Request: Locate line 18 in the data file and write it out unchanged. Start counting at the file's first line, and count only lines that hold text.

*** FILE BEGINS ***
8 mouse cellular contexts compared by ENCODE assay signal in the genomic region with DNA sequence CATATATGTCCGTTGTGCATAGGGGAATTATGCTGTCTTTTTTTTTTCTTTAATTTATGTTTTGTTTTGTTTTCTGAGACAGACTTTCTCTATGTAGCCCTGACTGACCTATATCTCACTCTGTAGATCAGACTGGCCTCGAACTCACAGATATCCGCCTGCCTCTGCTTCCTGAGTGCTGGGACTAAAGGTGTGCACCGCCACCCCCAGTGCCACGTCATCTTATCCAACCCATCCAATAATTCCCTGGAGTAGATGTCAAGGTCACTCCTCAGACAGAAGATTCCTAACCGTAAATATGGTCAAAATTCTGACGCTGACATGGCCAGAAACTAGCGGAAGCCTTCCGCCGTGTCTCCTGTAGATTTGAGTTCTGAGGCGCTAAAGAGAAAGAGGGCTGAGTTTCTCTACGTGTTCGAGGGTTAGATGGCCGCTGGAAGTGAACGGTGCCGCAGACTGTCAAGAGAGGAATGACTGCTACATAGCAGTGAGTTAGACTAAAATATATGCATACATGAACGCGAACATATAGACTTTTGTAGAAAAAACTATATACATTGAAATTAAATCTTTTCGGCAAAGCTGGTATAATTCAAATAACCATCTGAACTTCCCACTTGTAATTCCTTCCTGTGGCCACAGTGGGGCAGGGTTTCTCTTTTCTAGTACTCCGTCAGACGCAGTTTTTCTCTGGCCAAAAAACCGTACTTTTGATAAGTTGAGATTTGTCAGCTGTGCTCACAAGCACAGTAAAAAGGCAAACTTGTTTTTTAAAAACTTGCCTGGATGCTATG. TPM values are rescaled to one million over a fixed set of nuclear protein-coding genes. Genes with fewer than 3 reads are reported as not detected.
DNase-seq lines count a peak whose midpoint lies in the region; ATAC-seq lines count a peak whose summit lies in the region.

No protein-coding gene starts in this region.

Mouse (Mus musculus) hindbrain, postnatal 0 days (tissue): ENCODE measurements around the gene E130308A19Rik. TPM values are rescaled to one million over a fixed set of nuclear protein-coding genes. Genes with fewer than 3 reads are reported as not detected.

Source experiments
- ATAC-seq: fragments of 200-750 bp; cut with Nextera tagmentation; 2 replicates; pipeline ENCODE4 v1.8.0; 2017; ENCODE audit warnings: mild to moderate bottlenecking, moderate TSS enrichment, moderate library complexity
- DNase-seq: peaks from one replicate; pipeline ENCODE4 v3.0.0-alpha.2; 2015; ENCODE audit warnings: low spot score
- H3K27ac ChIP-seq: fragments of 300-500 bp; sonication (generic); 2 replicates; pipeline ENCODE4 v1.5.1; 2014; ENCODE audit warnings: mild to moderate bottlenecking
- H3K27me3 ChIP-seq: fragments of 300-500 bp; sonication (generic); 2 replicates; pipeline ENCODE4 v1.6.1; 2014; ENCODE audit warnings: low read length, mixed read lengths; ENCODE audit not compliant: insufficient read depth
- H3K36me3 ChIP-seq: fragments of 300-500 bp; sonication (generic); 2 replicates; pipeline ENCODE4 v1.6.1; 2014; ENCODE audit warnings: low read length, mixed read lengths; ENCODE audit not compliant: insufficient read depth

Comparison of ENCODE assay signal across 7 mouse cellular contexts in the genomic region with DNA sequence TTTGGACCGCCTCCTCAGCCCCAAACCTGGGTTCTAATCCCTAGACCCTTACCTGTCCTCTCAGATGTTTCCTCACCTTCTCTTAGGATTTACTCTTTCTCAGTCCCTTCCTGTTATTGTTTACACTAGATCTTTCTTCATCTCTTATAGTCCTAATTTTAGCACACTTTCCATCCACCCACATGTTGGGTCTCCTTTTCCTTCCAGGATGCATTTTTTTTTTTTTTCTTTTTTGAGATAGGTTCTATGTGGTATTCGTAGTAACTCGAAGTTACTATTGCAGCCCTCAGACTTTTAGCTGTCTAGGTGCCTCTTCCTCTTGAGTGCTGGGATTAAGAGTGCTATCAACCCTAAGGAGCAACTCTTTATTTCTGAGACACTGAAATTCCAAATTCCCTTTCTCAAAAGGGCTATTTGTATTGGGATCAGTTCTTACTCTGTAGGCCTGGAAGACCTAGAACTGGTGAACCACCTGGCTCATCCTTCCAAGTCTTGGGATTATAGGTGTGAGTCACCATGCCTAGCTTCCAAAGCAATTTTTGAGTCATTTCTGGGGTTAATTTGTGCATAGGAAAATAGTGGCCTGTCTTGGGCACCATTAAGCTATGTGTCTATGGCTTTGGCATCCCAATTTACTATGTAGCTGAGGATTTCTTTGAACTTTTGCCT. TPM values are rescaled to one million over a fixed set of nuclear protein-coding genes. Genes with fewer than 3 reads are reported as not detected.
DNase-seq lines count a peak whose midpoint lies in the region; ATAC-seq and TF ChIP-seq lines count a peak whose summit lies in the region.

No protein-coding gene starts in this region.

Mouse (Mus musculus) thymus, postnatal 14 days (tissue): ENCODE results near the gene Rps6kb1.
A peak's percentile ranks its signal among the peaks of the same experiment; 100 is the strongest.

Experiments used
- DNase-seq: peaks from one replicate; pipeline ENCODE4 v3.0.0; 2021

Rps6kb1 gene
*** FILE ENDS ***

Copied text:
Rps6kb1 gene